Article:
Strasbourg Observers

A Joke-Telling Lawyer: the Case of Simić v. Bosnia and Herzegovina

August 09, 2022

By Natalie Alkiviadou

Introduction

In May this year, the Fourth Section of the European Court of Human Rights (ECtHR) held unanimously that holding a lawyer in contempt of court for a ‘caustic’ and ‘sarcastic’ comments amounted to a violation of his Article 10 of the European Convention on Human Rights (ECHR) right to freedom of expression.

Facts

In the recent case of Simić v. Bosnia and Herzegovina, the applicant, a lawyer, was representing an individual during civil court proceedings. During the appeal at the third instance court, he made a joke about the second-instance court, likening it (and specifically its treatment towards him) to a professor who expected his students to provide names (and not only the number) of the victims of Hiroshima bombings. The third-instance court fined the applicant the equivalent of 510 Euros considering his joke/comments as insulting. Bosnia and Herzegovina’s Constitutional Court upheld this decision. Interestingly, in doing so, it relied on the ECtHR’s case of Žugić v. Croatia (2011) which did not involve contempt of court because of comments/remarks/jokes but contempt of court due to the absence of the defendant due to car trouble. Simić paid the fine in 2018. He made an appeal to the ECtHR, which found the fine for contempt was not ‘necessary in a democratic society’.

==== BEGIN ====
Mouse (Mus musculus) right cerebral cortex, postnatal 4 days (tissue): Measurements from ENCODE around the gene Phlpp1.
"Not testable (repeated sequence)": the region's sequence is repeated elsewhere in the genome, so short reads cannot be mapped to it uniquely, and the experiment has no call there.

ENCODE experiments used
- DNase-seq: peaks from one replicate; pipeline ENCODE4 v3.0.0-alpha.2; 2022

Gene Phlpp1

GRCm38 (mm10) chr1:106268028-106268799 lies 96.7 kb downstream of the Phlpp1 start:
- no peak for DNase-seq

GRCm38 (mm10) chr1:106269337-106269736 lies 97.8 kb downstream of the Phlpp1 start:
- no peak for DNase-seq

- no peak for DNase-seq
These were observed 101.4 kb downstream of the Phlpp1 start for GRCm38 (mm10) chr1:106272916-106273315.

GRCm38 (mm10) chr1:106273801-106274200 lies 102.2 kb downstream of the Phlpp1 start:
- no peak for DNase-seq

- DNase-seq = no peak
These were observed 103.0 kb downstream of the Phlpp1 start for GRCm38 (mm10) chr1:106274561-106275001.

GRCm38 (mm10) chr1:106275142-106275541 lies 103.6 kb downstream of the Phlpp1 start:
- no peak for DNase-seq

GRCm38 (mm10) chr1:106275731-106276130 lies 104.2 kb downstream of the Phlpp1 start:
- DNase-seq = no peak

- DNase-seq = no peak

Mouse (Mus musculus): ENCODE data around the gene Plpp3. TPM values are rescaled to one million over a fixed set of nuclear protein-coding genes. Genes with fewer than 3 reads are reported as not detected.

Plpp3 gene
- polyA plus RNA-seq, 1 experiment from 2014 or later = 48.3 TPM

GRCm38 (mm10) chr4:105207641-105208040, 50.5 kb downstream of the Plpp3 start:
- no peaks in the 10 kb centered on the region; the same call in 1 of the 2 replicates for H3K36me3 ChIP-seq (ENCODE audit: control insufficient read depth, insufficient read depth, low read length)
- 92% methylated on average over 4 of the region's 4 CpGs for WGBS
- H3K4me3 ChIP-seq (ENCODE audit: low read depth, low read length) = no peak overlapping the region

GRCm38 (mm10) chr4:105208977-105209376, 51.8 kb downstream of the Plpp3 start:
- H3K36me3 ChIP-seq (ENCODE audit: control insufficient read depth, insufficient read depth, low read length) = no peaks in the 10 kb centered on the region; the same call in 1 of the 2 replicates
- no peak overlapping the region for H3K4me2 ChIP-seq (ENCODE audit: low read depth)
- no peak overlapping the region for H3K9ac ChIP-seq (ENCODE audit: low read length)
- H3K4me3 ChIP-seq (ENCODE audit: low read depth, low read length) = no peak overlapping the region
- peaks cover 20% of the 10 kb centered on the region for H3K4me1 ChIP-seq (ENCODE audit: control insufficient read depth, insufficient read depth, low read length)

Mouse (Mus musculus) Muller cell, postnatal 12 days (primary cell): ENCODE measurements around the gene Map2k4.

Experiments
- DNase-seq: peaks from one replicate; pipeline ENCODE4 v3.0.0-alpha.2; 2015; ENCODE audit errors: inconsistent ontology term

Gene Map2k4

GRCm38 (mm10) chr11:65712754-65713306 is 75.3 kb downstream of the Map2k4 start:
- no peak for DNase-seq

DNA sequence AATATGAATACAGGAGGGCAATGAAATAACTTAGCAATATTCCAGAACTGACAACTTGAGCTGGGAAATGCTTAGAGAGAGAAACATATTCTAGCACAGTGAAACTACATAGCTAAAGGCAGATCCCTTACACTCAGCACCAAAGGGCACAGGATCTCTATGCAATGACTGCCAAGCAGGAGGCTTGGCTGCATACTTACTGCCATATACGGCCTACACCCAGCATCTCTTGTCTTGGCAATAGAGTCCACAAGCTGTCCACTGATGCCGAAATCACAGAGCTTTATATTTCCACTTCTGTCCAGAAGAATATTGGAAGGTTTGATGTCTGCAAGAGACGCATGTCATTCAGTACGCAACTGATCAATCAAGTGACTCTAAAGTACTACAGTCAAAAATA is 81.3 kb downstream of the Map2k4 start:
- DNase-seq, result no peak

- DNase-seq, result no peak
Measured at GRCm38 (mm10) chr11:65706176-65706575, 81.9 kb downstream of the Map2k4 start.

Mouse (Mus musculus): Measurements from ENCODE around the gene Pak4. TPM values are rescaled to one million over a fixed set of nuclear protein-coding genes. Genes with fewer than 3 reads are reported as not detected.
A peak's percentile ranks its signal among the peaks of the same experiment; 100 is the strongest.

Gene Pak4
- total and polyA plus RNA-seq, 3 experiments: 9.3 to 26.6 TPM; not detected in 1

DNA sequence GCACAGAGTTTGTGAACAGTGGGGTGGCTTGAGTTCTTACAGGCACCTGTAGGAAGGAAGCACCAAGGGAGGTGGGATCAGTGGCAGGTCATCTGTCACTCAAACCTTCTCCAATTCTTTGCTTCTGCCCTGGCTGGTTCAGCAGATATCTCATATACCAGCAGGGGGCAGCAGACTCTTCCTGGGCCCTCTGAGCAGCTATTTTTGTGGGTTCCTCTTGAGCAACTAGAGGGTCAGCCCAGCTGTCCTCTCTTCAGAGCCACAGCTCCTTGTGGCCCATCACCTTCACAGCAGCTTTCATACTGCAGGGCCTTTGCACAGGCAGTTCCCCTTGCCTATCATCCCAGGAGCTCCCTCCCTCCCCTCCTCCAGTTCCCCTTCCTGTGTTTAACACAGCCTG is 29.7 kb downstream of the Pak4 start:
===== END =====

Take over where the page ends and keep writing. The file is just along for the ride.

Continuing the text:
Judgment

The central question for the ECtHR was whether the punishment for contempt of court was ‘necessary in a democratic society’ within the meaning Article 10 ECHR. To assess this necessity the Court looked at the case in its entirety, the context of the remarks and whether Article 10 tests and standards were applied on a national level. In terms of context, the ECtHR noted that although it was significant for lawyers to behave discretely, honestly and in a dignified manner, the comments were made in the ambit of judicial proceedings during which the applicant’s role was to ‘vigorously defend’ his client’s rights. It added that for public confidence to exist in the court system, lawyers must be able to provide effective representation. The ECtHR also highlighted that the comments were not made in public (for example in the media) but, rather, during an appeal process before a national court. It found that, on a national level, the courts did not place sufficient emphasis on this fact. Moreover, looking at the applicant’s comments themselves and relying on Morice v. France (2015) which involved a public defamation of a judge, it found that the tone of the remarks were ‘caustic, or even sarcastic’, but that such characteristics were compatible with Article 10. A committee of three judges at the ECtHR thus found that the applicant’s freedom of expression has been violated. Bosnia and Herzegovina was ordered to pay €510 to the applicant in respect of pecuniary damage, €4,500 in respect of non-pecuniary damage and €2,550 in respect of costs and expenses.

Comment/Analysis

Freedom of Expression: the very basic semantics

The freedom of expression is ‘the great bulwark of liberty’ and a ‘cornerstone upon which the very existence of a democratic society rests’. Since 1976 and with Handyside v. The United Kingdom, the ECtHR has underlined that the freedom of expression does not just extend to ideas that are ‘favourably received’, but also to those which ‘shock, offend and disturb’ because ‘such are the demands of that pluralism, tolerance and broadmindedness without which there is no democratic society’. The importance of free speech having a broad range has also been recognised at the United Nations level. Specifically, General Comment 34 of the United Nations Human Rights Committee states that ‘freedom of opinion and freedom of expression are indispensable conditions for the full development of the person’ and such speech includes ‘deeply offensive speech’.